Saturday, December 10, 2011

Review: "A Thousand Lives" by Julia Scheeres


From Goodreads:  In 1954, a pastor named Jim Jones opened a church in Indianapolis called Peoples Temple Full Gospel Church. He was a charismatic preacher with idealistic beliefs, and he quickly filled his pews with an audience eager to hear his sermons on social justice. After Jones moved his church to Northern California in 1965, he became a major player in Northern California politics; he provided vital support in electing friendly political candidates to office, and they in turn offered him a protective shield that kept stories of abuse and fraud out of the papers. Even as Jones’s behavior became erratic and his message more ominous, his followers found it increasingly difficult to pull away from the church. By the time Jones relocated the Peoples Temple a final time to a remote jungle in Guyana and the U.S. Government decided to investigate allegations of abuse and false imprisonment in Jonestown, it was too late.

A Thousand Lives follows the experiences of five Peoples Temple members who went to Jonestown: a middle-class English teacher from Colorado, an elderly African American woman raised in Jim Crow Alabama, a troubled young black man from Oakland, and a working-class father and his teenage son. These people joined Jones’s church for vastly different reasons. Some, such as eighteen-year-old Stanley Clayton, appreciated Jones’s message of racial equality and empowering the dispossessed. Others, like Hyacinth Thrash and her sister Zipporah, were dazzled by his claims of being a faith healer—Hyacinth believed Jones had healed a cancerous tumor in her breast. Edith Roller, a well-educated white progressive, joined Peoples Temple because she wanted to help the less fortunate. Tommy Bogue, a teen, hated Jones’s church, but was forced to attend services—and move to Jonestown—because his parents were members..... (For the full synopsis, click here)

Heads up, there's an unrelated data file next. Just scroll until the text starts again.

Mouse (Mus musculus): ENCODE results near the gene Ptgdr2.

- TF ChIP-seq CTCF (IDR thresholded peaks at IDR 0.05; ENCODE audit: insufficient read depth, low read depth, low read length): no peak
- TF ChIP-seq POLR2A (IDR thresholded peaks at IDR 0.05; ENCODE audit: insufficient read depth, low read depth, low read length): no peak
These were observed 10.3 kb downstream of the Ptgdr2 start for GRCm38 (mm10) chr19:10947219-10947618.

My Thoughts:  This book was so different than what I expected in a good way.  I was expecting it to be a more broad discussion of Jim Jones, the People's Temple and the events at Jonestown but it really was a more personal look at the individual members of the Jones' church and their feelings about him and the direction the church went in after the move to Guyana.  Scheeres used papers and tapes found at Jonestown after the mass suicide for her book and these papers really shined light on the way things really were down there.  Jones was confiscating letters from relatives in the States so that his followers would think their families didn't care, he sold most of the food produced in the camp while his followers were starving and he spent most of his time in a drug induced haze which resulted in hour long sermons (aka crazed rants).  It was strange to see his descent into madness throughout the book.  I also found it interesting how many people seemed to become incredibly disillusioned with Jones and his beliefs upon arrival in Jonestown.  I have always thought that the vast majority of his people believed in what he told them and willingly killed themselves but this book made me question that.  Between the discussion of the people showcased in the book (not all of whom survived) and the tapes and papers Scheeres looked through, it seems to me that there were a lot of people down there who weren't keen on the idea of 'revolutionary suicide'.  I liked how Scheeres tried to dispel the myth that the people of Jonestown were mindless sheep who did whatever Jones told them; she sees that these were people who were betrayed by someone they believed to be infallible and wound up with no other choice.  This book was incredibly well written and easy to read for non-ficition.  4 stars.

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